Quantum Garbled Circuits

06/01/2020
βˆ™
by   Zvika Brakerski, et al.
βˆ™
0
βˆ™

We present a garbling scheme for quantum circuits, thus achieving a decomposable randomized encoding scheme for quantum computation. Specifically, given a quantum circuit and a quantum input, we show how to compute an encoding from which it is possible to derive the output of the computation and nothing else. In the classical setting, garbled circuits (and randomized encodings in general) are a versatile cryptographic tool with many applications such as secure multiparty computation, delegated computation, depth-reduction of cryptographic primitives, complexity lower-bounds, and more. However, a quantum analogue for garbling general circuits was not known prior to this work. We hope that our quantum randomized encoding scheme can similarly be useful for applications in quantum computing and cryptography. The properties of our scheme are analogous to ones achieved in the classical setting (in particular to the so-called point-and-permute garbling method). Our scheme has perfect correctness, and has perfect information-theoretic security if we allow the encoding size to grow exponentially with the depth of the circuit. This exponential blowup can be avoided via computational assumptions (specifically, the existence of quantum-secure pseudorandom generators). The encoding process is decomposable: each input qubit can be encoded independently, when given access to a string of classical randomness and EPR pairs. The complexity of the encoding is comparable to that of classical garbled circuits in terms of dependence on the size and depth of the encoded circuit (and on the security parameter in the computational setting). Furthermore, the encoding can be computed via a constant-depth quantum circuit with bounded-arity gates as well as quantum fan-out gates (which come "for free" in the classical setting). Formally this is captured by the complexity class 𝐐𝐍𝐂^0_f.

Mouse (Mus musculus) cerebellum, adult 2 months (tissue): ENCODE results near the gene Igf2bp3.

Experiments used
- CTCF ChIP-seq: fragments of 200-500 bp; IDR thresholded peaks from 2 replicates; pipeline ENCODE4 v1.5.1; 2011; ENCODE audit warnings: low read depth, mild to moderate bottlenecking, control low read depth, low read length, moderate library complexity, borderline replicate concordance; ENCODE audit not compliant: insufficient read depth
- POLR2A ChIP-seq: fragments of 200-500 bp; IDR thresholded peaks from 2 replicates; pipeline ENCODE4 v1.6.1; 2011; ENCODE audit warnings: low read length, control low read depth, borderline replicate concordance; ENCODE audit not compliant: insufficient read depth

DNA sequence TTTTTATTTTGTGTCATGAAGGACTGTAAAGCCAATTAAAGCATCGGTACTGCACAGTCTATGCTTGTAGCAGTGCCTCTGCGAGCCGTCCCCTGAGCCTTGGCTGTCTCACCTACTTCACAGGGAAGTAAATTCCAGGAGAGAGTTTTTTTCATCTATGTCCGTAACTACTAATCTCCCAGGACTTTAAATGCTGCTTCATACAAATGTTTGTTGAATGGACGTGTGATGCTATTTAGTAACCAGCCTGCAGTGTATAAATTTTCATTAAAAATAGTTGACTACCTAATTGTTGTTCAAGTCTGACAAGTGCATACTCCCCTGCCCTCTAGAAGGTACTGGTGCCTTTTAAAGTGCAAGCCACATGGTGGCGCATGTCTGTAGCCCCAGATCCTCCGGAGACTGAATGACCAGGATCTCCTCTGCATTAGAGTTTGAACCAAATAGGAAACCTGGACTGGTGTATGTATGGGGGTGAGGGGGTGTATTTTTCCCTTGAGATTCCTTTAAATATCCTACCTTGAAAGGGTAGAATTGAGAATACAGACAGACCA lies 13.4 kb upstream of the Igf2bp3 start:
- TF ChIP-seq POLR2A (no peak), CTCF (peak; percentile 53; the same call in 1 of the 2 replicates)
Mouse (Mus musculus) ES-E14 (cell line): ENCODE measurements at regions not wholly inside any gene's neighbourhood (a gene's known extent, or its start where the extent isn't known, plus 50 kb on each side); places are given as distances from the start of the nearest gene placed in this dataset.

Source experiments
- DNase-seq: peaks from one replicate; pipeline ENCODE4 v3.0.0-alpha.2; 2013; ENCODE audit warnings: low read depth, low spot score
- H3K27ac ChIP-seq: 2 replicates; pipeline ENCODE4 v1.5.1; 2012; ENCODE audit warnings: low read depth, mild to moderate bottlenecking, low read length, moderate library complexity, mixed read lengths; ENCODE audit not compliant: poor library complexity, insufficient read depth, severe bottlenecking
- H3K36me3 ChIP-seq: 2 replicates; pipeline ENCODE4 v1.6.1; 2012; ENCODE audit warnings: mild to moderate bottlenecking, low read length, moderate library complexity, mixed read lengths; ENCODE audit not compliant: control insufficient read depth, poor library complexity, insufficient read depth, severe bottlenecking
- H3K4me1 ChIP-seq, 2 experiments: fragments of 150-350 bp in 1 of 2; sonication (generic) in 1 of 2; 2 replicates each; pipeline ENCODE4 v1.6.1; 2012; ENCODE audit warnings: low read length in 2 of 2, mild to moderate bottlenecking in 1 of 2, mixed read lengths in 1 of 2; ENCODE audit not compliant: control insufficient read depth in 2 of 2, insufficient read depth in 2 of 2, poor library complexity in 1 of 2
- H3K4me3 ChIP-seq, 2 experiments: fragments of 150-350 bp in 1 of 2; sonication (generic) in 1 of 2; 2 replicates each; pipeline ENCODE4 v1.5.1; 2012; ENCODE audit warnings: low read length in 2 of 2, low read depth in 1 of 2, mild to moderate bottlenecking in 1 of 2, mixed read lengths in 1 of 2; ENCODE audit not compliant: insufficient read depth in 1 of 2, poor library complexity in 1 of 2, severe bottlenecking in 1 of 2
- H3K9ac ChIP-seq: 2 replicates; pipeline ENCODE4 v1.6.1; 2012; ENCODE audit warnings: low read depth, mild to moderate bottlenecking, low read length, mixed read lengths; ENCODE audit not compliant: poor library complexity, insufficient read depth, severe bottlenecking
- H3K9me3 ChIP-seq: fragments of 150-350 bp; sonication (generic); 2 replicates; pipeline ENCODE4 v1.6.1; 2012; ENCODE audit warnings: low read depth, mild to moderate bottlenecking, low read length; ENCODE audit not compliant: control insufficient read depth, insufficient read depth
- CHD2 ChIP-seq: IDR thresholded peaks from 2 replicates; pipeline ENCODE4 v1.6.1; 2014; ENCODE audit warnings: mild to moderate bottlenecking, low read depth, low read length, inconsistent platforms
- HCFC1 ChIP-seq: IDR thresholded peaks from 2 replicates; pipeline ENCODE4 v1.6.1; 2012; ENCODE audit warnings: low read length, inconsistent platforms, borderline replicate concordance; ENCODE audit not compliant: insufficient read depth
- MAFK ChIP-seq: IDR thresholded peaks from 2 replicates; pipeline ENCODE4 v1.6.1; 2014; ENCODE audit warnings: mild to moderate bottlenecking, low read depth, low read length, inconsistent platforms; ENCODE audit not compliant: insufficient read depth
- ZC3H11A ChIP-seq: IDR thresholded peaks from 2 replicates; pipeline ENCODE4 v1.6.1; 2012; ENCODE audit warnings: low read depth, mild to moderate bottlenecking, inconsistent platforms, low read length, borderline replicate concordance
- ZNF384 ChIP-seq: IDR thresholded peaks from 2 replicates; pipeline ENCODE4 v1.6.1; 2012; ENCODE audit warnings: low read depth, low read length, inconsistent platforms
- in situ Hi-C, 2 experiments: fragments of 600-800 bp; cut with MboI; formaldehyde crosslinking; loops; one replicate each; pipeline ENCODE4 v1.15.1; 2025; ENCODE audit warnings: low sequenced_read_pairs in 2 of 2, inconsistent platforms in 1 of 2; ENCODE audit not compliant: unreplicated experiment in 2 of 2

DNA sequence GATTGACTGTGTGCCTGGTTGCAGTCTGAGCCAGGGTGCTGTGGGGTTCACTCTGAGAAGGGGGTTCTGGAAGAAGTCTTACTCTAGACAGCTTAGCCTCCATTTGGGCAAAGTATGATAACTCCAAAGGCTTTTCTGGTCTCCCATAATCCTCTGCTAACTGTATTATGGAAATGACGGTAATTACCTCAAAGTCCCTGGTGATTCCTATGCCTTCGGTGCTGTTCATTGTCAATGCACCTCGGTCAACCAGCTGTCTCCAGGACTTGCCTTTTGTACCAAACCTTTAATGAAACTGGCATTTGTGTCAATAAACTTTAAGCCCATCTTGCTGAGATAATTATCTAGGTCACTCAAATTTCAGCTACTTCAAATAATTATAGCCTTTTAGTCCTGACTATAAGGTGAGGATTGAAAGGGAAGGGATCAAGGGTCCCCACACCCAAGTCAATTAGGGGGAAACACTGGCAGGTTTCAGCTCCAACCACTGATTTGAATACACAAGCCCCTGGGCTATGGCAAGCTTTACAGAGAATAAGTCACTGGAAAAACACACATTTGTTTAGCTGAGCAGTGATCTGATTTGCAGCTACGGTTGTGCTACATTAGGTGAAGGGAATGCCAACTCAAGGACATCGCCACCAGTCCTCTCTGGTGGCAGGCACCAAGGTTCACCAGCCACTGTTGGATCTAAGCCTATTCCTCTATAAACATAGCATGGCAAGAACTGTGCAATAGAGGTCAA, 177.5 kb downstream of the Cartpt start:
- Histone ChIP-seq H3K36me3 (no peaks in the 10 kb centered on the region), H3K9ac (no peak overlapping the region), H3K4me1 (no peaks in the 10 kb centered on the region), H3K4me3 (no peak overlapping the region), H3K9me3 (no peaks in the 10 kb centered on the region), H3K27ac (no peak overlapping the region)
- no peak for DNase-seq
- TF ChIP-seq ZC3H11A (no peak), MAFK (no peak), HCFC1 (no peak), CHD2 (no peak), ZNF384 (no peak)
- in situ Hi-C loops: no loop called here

READ FULL TEXT
POST COMMENT

Comments

There are no comments yet.

Authors

page 35

page 38

βˆ™ 11/05/2020

Quantum randomized encoding, verification of quantum computing, no-cloning, and blind quantum computing

Randomized encoding is a powerful cryptographic primitive with various a...
βˆ™ 06/20/2019

Exponential separation between shallow quantum circuits and unbounded fan-in shallow classical circuits

Recently, Bravyi, Gosset, and KΓΆnig (Science, 2018) exhibited a search p...
βˆ™ 10/30/2018

Average-Case Quantum Advantage with Shallow Circuits

Recently Bravyi, Gosset and KΓΆnig (Science 2018) proved an unconditional...
βˆ™ 01/31/2019

Input Redundancy for Parameterized Quantum Circuits

The topic area of this paper parameterized quantum circuits (quantum neu...
βˆ™ 03/01/2022

Towards a SAT Encoding for Quantum Circuits: A Journey From Classical Circuits to Clifford Circuits and Beyond

Satisfiability Testing (SAT) techniques are well-established in classica...
βˆ™ 05/09/2020

Efficient Quantum Circuits for Accurate State Preparation of Smooth, Differentiable Functions

Effective quantum computation relies upon making good use of the exponen...
βˆ™ 01/10/2022

EP-PQM: Efficient Parametric Probabilistic Quantum Memory with Fewer Qubits and Gates

Machine learning (ML) classification tasks can be carried out on a quant...
This week in AI

Get the week's most popular data science and artificial intelligence research sent straight to your inbox every Saturday.